SIIA/OPEXEngine Report on U.S. Software Industry Shows Strong Revenue Growth & Renewed Focus on Investment

The private U.S. software industry is experiencing its biggest revenue gains since the recession, and both private and public companies are renewing their focus on investment in order to gear up for further growth.

The 2014 Software & SaaS Financial Benchmarking Report is produced by SIIA partner OPEXEngine, the leading aggregator of financial and operating benchmarks for small- and mid-sized software companies. To complete this eighth annual report, OPEXEngine surveyed several hundred private and public U.S. firms with revenues between $1 million and $450 million, with a focus on Software-as-a-Service (SaaS) metrics.

The report, which benchmarks 2013 financials and operating metrics, finds that median revenue for private software firms rose almost 42 percent year over year – the highest percentage increase since the 2008 recession, and almost 40 percent higher than last year’s revenue growth rate of 30.5 percent. Revenue for all public companies included in the survey rose an average of 18 percent in 2013, while revenue growth for public SaaS companies averaged almost 30 percent.

This year’s study also indicates that private and public firms – encouraged by  revenue growth – felt confident about increasing spending over current revenues, and were investing in operations and hiring to drive further growth.  See table below for more detail.

Private Companies Public Companies
FY09 FY10 FY11 FY12 FY13 FY09 FY10 FY11 FY12 FY13
Year-over-Year Revenue Growth 21% 27.8% 37.4% 30.5% 41.7% 12% 22% 37.5% 21.9% 18.3%
Operating Income/Loss -20.4% -13.2% -9.6% -4.1% -13.0% 11.5% 6.1% 6.1% 4.2% -8.2%

Further demonstrating this focus on investment, both private and public companies have budgeted to add jobs this year. Private firms plan to increase employee headcount by 26 percent (a 3.5 percent increase over 2013 plans) by the end of 2014, while public companies project a nearly 27 percent gain in 2014 headcount.

OPEXEngine also compares software firms in different geographic regions and finds that median revenue growth for private East and West Coast firms is twice that of private companies in the Central and Mountain regions. At the same time, average operating income for private firms in the Central and Mountain regions is positive (by nearly 3 percent), whereas  private firms based on the East and West Coast had operating losses of median 34 percent and  27 percent, respectively.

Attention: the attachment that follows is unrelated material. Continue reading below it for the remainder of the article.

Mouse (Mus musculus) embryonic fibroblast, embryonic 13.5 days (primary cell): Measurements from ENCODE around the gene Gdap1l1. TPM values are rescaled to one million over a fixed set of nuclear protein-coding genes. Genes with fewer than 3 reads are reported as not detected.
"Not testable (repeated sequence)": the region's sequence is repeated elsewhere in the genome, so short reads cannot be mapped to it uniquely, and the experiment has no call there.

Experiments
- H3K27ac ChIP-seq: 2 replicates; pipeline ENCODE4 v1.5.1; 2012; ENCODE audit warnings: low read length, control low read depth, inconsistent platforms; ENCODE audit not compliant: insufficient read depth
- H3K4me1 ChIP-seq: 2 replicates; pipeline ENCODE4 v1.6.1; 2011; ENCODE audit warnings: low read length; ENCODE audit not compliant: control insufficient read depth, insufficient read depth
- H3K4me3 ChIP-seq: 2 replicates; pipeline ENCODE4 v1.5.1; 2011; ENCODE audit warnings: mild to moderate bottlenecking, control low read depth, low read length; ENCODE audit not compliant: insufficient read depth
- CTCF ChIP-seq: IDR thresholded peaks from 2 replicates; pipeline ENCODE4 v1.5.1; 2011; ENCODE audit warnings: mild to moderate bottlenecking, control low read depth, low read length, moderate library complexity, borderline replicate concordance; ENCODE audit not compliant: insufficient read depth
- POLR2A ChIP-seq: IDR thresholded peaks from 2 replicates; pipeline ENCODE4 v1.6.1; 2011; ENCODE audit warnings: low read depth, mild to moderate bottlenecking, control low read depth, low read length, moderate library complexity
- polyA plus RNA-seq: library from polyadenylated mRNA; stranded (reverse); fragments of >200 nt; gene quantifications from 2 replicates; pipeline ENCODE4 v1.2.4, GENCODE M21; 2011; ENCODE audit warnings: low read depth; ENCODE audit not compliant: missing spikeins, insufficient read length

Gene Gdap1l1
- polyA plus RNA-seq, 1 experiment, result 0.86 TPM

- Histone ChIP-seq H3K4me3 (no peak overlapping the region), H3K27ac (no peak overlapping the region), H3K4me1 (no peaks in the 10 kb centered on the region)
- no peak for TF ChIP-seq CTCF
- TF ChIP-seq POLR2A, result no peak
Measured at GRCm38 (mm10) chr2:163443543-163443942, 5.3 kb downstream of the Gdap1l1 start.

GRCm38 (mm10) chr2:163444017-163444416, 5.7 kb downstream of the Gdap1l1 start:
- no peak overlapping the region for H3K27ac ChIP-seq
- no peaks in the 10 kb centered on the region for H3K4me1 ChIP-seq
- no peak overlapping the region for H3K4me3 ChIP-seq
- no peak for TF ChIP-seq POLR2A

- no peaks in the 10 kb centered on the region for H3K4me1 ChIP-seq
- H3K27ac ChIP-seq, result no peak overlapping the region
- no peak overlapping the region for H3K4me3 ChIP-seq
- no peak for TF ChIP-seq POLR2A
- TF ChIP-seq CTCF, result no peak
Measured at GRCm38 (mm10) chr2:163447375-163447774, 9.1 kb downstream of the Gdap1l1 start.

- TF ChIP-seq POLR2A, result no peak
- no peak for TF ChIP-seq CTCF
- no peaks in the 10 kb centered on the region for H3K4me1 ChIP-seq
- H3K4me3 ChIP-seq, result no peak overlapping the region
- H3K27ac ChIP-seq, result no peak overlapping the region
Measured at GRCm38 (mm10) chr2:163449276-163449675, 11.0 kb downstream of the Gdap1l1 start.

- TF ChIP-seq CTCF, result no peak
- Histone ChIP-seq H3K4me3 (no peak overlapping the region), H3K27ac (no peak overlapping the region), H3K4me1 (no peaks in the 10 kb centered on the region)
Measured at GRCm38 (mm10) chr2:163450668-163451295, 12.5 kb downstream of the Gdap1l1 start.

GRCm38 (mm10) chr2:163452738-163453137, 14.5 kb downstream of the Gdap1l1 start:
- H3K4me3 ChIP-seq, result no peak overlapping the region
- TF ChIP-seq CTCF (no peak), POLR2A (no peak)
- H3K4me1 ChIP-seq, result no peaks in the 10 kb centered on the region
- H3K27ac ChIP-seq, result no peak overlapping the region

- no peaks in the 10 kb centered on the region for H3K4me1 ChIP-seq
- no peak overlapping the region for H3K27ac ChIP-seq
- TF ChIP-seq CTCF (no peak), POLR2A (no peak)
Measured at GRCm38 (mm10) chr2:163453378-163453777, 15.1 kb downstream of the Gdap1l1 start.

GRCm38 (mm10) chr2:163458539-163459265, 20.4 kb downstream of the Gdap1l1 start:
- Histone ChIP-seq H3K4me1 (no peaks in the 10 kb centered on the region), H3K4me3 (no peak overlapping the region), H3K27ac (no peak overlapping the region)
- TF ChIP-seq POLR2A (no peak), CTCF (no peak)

Other key findings from the 2014 Software Benchmarking Industry Report include:

  • Median revenue growth for private East and West Coast firms is 51-53 percent, compared to an average of 25 percent for firms in the Central and Mountain regions.
  • Median sales and marketing spending for West Coast firms is highest among the regions at 65 percent of revenue. Comparatively, East coast firms spent a median of 51 percent on sales and marketing, while Central and Mountain region firms benchmark at a median 33 percent in sales and marketing.
  • West Coast private firms utilize the most venture funding, at a median of $65 million.  East Coast firms follow, accepting a median of $23 million in venture funding, while firms in the Central and Mountain region access a median of $6.8 million in venture funding.

The 2014 Software & SaaS Financial Benchmarking Industry Report provides extensive financial and operating metrics for U.S.-based companies with 2013 revenues of between $1 million and $450 million. Benchmarks cover key financials, including detailed expense ratios, revenue and profit metrics, geographic break-outs, employee statistics, as well as customer and sales model comparisons. The report also looks specifically at Software-as-a-Service (SaaS) vendors and breaks out all the benchmarks for smaller, private companies as well as for larger, public, companies.

Rhianna Collier is VP for the Software Division at SIIA. Follow the Software team on Twitter at @SIIASoftware.

Intellectual Property Roundup

IP News

Google, Canon, Dropbox and Others Pool Parents to Ward Off Trolls (Re/code)
A coalition of technology companies have agreed to join the License on Transfer network, promising to grant licenses to one another whenever one of those patents is sold, in an attempt to defang patents before they get into the hands of patent trolls.